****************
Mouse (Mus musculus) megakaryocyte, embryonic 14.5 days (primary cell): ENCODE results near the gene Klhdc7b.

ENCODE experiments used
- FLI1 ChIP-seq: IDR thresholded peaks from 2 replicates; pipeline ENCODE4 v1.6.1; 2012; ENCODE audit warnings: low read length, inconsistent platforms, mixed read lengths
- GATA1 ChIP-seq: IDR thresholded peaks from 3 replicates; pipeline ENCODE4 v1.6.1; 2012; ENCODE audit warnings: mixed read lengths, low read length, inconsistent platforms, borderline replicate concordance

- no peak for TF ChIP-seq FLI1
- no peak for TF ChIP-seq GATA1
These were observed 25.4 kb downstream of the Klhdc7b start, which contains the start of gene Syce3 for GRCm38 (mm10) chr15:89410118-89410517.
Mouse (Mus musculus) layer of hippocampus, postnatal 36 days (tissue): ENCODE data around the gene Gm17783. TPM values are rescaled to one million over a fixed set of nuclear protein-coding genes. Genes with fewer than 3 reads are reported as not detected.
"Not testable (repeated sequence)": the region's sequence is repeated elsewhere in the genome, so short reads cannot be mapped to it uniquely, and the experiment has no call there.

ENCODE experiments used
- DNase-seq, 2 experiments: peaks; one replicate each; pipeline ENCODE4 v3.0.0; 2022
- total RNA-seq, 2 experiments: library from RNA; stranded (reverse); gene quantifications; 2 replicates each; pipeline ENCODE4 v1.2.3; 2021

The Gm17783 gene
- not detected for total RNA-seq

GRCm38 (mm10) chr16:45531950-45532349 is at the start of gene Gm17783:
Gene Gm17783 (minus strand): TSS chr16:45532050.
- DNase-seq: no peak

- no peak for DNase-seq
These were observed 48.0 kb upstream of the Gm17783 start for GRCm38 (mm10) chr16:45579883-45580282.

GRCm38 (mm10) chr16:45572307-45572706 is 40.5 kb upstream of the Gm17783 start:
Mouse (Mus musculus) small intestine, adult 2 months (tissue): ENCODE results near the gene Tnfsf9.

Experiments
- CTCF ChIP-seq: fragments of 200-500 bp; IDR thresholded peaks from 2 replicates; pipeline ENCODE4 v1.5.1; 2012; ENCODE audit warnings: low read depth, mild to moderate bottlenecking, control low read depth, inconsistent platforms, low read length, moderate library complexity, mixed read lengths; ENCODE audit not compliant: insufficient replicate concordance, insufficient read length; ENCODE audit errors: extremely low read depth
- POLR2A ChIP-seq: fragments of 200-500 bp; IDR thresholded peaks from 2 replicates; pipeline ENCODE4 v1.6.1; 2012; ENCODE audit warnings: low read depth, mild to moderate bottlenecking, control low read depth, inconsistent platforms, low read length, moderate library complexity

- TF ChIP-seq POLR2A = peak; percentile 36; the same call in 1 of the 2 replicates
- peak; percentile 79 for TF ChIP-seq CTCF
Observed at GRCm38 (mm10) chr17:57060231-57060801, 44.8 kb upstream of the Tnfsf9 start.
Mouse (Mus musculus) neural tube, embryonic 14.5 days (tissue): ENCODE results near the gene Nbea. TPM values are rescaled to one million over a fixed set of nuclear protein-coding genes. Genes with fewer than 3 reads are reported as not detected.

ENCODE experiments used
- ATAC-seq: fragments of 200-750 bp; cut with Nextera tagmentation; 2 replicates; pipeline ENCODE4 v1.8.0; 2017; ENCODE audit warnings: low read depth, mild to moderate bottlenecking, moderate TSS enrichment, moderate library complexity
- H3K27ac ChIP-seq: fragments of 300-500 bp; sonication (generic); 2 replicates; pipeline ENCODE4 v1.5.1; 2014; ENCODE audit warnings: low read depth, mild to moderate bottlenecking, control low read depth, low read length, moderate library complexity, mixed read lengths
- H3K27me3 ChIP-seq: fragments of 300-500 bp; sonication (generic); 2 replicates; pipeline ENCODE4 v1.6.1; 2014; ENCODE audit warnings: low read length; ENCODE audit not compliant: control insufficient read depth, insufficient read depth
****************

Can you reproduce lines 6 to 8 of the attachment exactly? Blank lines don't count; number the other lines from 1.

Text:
- no peak for TF ChIP-seq GATA1
These were observed 25.4 kb downstream of the Klhdc7b start, which contains the start of gene Syce3 for GRCm38 (mm10) chr15:89410118-89410517.
Mouse (Mus musculus) layer of hippocampus, postnatal 36 days (tissue): ENCODE data around the gene Gm17783. TPM values are rescaled to one million over a fixed set of nuclear protein-coding genes. Genes with fewer than 3 reads are reported as not detected.